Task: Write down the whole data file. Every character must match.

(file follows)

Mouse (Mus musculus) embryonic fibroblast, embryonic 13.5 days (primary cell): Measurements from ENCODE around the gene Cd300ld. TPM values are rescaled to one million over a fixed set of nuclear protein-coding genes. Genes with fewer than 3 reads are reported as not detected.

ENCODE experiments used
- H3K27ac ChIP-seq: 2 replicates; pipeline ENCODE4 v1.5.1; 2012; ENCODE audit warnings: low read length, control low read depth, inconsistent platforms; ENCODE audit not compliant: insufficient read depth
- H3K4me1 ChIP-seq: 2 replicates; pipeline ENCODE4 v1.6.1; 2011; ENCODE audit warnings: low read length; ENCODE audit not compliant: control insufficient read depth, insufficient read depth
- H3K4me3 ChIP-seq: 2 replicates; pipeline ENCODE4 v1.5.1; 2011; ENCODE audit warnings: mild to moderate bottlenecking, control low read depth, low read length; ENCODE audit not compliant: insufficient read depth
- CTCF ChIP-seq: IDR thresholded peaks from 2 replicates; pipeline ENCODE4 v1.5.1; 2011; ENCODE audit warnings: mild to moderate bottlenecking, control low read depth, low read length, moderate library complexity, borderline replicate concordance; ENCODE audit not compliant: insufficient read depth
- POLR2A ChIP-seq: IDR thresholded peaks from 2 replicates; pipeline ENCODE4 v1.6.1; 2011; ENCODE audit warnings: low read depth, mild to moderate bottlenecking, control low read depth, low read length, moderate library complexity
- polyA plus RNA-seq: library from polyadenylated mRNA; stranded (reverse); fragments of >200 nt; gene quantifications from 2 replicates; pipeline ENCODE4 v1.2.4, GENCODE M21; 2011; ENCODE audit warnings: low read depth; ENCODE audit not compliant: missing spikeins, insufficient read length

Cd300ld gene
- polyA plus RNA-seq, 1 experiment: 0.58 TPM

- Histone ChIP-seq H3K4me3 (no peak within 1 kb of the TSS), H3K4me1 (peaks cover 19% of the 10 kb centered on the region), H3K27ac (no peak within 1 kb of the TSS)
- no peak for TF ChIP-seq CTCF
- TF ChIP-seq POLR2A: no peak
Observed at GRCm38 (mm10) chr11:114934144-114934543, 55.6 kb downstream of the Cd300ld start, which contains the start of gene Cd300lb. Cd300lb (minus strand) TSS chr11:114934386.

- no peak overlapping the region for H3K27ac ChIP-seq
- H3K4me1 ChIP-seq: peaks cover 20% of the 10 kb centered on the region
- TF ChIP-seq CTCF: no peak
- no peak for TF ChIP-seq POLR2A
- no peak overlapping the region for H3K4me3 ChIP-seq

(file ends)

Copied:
Mouse (Mus musculus) embryonic fibroblast, embryonic 13.5 days (primary cell): Measurements from ENCODE around the gene Cd300ld. TPM values are rescaled to one million over a fixed set of nuclear protein-coding genes. Genes with fewer than 3 reads are reported as not detected.

ENCODE experiments used
- H3K27ac ChIP-seq: 2 replicates; pipeline ENCODE4 v1.5.1; 2012; ENCODE audit warnings: low read length, control low read depth, inconsistent platforms; ENCODE audit not compliant: insufficient read depth
- H3K4me1 ChIP-seq: 2 replicates; pipeline ENCODE4 v1.6.1; 2011; ENCODE audit warnings: low read length; ENCODE audit not compliant: control insufficient read depth, insufficient read depth
- H3K4me3 ChIP-seq: 2 replicates; pipeline ENCODE4 v1.5.1; 2011; ENCODE audit warnings: mild to moderate bottlenecking, control low read depth, low read length; ENCODE audit not compliant: insufficient read depth
- CTCF ChIP-seq: IDR thresholded peaks from 2 replicates; pipeline ENCODE4 v1.5.1; 2011; ENCODE audit warnings: mild to moderate bottlenecking, control low read depth, low read length, moderate library complexity, borderline replicate concordance; ENCODE audit not compliant: insufficient read depth
- POLR2A ChIP-seq: IDR thresholded peaks from 2 replicates; pipeline ENCODE4 v1.6.1; 2011; ENCODE audit warnings: low read depth, mild to moderate bottlenecking, control low read depth, low read length, moderate library complexity
- polyA plus RNA-seq: library from polyadenylated mRNA; stranded (reverse); fragments of >200 nt; gene quantifications from 2 replicates; pipeline ENCODE4 v1.2.4, GENCODE M21; 2011; ENCODE audit warnings: low read depth; ENCODE audit not compliant: missing spikeins, insufficient read length

Cd300ld gene
- polyA plus RNA-seq, 1 experiment: 0.58 TPM

- Histone ChIP-seq H3K4me3 (no peak within 1 kb of the TSS), H3K4me1 (peaks cover 19% of the 10 kb centered on the region), H3K27ac (no peak within 1 kb of the TSS)
- no peak for TF ChIP-seq CTCF
- TF ChIP-seq POLR2A: no peak
Observed at GRCm38 (mm10) chr11:114934144-114934543, 55.6 kb downstream of the Cd300ld start, which contains the start of gene Cd300lb. Cd300lb (minus strand) TSS chr11:114934386.

- no peak overlapping the region for H3K27ac ChIP-seq
- H3K4me1 ChIP-seq: peaks cover 20% of the 10 kb centered on the region
- TF ChIP-seq CTCF: no peak
- no peak for TF ChIP-seq POLR2A
- no peak overlapping the region for H3K4me3 ChIP-seq